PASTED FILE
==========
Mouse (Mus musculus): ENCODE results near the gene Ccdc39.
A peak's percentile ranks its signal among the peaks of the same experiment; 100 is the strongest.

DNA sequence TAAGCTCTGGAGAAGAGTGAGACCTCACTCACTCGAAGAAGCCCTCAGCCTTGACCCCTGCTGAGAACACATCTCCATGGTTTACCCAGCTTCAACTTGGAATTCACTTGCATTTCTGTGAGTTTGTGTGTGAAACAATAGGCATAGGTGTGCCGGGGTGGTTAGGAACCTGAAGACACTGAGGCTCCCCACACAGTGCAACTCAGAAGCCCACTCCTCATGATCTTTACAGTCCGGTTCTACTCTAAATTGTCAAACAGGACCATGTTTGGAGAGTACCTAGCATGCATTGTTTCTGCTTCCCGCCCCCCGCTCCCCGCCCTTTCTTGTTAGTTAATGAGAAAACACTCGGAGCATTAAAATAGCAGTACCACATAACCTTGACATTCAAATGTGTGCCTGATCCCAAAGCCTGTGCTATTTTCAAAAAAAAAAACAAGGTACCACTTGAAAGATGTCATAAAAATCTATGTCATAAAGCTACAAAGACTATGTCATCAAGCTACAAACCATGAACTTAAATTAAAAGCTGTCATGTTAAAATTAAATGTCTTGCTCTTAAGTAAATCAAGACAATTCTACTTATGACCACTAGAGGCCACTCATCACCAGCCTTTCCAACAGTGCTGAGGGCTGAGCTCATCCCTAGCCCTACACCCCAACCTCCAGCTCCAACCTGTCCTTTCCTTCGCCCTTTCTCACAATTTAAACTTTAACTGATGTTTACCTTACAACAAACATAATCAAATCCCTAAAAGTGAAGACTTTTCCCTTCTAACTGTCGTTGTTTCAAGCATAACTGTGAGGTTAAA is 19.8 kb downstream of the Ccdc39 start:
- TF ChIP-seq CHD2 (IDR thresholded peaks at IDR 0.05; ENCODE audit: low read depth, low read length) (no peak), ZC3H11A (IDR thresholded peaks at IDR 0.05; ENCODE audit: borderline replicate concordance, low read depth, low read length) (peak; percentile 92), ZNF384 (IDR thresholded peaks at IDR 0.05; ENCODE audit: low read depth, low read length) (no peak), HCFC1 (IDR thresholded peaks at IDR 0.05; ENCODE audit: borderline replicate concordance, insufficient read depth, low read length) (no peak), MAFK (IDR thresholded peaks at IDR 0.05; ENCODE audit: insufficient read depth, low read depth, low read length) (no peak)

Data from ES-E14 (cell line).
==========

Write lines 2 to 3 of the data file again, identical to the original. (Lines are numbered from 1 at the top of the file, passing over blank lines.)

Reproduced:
A peak's percentile ranks its signal among the peaks of the same experiment; 100 is the strongest.

DNA sequence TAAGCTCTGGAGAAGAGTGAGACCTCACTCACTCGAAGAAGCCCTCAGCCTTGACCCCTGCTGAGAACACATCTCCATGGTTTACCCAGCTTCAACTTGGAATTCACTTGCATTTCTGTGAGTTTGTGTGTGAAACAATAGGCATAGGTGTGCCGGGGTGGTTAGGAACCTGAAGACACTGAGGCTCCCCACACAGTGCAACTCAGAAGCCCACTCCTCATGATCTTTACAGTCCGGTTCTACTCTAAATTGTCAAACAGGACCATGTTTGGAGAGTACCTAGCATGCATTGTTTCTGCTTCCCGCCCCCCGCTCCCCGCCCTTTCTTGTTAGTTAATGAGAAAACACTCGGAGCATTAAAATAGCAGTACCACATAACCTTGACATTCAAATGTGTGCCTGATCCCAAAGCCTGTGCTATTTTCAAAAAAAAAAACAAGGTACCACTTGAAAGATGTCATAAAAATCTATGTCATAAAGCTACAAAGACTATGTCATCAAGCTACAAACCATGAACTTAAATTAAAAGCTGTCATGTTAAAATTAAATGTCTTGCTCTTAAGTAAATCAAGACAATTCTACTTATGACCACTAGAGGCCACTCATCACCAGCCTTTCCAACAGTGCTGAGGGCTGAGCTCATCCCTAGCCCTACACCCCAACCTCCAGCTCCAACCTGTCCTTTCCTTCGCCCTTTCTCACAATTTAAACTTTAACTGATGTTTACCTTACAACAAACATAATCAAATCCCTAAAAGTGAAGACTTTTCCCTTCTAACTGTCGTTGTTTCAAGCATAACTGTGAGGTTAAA is 19.8 kb downstream of the Ccdc39 start: